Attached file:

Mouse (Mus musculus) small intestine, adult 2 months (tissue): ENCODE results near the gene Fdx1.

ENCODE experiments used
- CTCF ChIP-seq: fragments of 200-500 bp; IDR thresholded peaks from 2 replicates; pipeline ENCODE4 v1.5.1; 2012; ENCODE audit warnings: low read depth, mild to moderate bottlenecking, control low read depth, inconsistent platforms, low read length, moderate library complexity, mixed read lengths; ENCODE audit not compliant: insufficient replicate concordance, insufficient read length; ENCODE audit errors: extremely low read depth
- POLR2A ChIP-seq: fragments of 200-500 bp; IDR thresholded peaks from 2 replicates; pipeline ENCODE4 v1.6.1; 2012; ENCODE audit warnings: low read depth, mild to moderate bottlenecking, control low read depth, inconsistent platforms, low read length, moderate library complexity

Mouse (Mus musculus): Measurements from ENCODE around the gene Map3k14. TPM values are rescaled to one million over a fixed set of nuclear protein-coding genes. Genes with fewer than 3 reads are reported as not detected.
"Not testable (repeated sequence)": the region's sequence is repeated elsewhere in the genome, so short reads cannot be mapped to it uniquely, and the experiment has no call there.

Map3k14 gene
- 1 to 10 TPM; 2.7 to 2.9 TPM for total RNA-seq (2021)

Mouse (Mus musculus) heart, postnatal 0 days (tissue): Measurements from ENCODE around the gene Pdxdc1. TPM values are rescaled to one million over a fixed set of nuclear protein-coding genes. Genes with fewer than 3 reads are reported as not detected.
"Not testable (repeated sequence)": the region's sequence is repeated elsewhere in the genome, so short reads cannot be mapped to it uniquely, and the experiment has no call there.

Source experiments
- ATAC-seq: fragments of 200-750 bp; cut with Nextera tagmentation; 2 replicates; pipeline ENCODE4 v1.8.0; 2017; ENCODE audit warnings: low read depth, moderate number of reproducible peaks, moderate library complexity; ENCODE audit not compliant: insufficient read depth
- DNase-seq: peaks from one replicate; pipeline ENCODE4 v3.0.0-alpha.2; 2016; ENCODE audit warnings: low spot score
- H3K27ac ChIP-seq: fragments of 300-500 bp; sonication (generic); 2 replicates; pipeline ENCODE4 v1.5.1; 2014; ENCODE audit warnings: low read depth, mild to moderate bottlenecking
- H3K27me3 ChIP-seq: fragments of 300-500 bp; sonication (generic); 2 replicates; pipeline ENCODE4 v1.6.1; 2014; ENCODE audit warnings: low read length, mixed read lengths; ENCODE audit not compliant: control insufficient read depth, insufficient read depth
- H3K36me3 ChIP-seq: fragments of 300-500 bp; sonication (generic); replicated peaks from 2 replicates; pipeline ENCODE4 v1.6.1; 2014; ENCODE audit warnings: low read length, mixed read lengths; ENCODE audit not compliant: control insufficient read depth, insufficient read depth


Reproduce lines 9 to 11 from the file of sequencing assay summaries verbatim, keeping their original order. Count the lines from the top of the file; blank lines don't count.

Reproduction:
Mouse (Mus musculus) heart, postnatal 0 days (tissue): Measurements from ENCODE around the gene Pdxdc1. TPM values are rescaled to one million over a fixed set of nuclear protein-coding genes. Genes with fewer than 3 reads are reported as not detected.
"Not testable (repeated sequence)": the region's sequence is repeated elsewhere in the genome, so short reads cannot be mapped to it uniquely, and the experiment has no call there.

Source experiments